Public service markets: their economics, institutional oversight and regulation
Public services in the United Kingdom have been transformed over the past 25 years with the introduction of market-oriented solutions into their provision. This has been characterized by a shift away from state provision to independent providers, and by the introduction of competition and choice.
This shift was partly ideologically motivated and partly driven by budget-cutting considerations following the global financial crisis. As such, it has been lacking a comprehensive economic justification or method of analysis. It is now commonly accepted that the language of economic markets is essential to frame arguments about how effectively public services are achieving their intended outcomes.
Using market language and concepts may not always be comfortable for those from a traditional policymaking background. It can nevertheless be very useful when designing investigations into the effectiveness and value for money in the mechanisms of delivery of such services, whenever these services entail a degree of user choice as is currently the case in large parts of health care, social care and education (referred to as competition in the market).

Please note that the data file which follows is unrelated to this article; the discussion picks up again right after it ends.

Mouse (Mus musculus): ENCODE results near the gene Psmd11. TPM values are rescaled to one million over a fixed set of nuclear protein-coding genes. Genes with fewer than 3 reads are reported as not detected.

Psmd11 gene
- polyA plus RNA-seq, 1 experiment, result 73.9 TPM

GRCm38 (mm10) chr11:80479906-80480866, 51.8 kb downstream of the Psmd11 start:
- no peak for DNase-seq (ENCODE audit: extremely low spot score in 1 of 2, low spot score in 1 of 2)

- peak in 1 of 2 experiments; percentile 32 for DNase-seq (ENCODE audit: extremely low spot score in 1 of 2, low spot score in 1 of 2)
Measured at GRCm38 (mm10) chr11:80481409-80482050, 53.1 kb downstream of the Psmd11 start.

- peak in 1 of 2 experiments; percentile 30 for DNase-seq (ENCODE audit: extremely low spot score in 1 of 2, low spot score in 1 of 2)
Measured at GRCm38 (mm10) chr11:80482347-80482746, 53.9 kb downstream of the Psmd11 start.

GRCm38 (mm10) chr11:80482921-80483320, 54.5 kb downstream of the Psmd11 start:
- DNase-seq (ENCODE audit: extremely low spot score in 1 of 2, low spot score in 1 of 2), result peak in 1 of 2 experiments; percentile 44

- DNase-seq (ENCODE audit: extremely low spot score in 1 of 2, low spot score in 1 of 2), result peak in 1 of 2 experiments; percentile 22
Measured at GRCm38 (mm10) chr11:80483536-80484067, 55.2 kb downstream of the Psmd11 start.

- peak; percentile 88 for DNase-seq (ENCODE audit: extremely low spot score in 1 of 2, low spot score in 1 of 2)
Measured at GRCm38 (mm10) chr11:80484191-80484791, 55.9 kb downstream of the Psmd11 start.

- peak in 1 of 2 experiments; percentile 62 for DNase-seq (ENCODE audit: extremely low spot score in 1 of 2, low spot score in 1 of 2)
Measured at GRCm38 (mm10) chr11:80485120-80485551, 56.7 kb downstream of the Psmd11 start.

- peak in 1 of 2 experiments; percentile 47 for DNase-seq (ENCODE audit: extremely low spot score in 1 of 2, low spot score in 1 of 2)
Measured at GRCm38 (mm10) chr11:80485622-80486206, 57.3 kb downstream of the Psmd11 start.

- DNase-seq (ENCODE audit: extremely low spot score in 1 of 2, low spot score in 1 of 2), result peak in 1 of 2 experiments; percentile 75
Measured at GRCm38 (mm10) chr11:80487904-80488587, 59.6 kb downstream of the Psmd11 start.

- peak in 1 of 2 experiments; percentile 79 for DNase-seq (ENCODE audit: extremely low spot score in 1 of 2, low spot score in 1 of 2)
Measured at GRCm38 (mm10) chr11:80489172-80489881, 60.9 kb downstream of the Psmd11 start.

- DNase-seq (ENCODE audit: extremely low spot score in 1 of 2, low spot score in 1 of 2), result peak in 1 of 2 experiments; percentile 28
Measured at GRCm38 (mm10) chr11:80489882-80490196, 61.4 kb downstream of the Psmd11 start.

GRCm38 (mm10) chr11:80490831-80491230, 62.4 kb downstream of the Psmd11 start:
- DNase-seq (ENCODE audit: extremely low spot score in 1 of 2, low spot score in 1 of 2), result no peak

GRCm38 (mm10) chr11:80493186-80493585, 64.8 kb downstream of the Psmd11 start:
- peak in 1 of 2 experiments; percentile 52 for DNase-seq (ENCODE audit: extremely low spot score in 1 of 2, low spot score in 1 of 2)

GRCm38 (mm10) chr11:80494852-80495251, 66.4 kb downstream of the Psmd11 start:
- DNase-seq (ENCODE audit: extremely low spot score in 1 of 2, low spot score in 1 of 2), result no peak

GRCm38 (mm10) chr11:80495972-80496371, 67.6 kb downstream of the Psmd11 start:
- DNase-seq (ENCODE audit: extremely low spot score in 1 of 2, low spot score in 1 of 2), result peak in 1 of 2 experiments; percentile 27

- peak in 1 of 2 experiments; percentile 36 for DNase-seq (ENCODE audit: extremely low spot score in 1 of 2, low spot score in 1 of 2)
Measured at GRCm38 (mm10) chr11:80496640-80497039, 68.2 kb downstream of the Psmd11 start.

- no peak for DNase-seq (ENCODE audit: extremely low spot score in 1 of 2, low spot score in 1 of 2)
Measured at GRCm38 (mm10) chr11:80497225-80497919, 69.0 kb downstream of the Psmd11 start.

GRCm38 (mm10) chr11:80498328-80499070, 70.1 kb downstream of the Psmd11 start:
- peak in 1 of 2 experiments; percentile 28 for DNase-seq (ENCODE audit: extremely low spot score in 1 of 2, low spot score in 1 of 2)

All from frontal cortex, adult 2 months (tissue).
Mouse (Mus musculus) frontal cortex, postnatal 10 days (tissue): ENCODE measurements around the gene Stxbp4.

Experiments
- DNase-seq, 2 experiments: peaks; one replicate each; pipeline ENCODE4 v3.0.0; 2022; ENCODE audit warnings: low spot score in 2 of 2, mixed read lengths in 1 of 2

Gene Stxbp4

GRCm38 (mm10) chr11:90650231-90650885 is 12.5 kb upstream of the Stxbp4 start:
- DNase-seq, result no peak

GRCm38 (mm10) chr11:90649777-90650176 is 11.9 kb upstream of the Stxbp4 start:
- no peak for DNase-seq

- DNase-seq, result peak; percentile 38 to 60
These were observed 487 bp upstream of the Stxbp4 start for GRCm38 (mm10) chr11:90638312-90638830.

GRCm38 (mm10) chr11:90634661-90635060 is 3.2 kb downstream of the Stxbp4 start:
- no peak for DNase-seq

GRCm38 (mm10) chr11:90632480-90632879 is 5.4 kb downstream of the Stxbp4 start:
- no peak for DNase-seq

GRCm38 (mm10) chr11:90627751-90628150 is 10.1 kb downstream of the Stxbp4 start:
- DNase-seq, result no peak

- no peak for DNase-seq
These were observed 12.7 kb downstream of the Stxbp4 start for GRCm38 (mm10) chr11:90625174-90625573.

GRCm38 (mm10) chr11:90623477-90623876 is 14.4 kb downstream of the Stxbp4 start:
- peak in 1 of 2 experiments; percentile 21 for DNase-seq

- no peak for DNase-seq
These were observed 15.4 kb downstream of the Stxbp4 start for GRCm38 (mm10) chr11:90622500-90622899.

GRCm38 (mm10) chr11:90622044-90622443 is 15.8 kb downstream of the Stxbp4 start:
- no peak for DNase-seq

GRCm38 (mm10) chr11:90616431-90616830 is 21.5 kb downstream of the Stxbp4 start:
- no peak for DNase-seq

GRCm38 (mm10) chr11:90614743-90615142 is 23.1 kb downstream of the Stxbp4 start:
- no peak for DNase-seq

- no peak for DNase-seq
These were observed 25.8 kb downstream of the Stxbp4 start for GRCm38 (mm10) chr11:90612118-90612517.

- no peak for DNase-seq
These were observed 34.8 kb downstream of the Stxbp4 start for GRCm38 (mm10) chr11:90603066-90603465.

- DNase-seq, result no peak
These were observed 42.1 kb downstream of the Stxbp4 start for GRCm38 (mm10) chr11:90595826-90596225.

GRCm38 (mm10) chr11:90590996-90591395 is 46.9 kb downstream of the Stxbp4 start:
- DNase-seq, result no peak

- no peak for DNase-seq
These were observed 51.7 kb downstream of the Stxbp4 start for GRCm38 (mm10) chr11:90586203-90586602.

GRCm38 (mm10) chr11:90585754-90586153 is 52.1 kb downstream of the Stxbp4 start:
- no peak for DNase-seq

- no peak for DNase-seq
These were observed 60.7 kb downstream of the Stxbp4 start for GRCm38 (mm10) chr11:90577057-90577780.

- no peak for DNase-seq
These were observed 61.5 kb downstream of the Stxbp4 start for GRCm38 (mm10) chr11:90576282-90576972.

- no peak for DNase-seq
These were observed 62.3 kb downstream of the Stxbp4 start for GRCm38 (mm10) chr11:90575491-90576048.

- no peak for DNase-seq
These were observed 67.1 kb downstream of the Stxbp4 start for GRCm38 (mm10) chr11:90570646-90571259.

This article aims to provide a conceptual basis on the way of thinking in these terms. We provide a description of the current state and then comment on the desirability of this quasi-market approach. Uniquely in the literature, we analyse the expected and desired developments by distinguishing between choice and compulsory merit goods.
In choice merit goods markets many users are unable to choose effectively because of the existence of a number of demand-side or supply-side market failures. Moreover, conflicts may exist between how service users actually make choices, and policy objectives such as universality or equity, which may not be achieved simply by “leaving it to the market”.
The users of compulsory merit goods are typically a minority and unable to internalize the full social benefits of their actions; hence, it may be welfare-enhancing for society to coerce them to “consume” these services.
As choice cannot be an objective, the commissioning (competition for the market) or direct provision by the state of such goods may meet public policy objectives more effectively than the market mechanism alone.
Building on these foundations, this article discusses when public service markets (PSMs) are likely to be an effective method of achieving public policy objectives, and when they may not be. We analyse the implications for the institutional and legal framework, funding oversight and regulation of PSMs as a result of their transformation into quasi-markets. We conclude with some suggestions for those charged with overseeing PSMs in practice based on this analysis.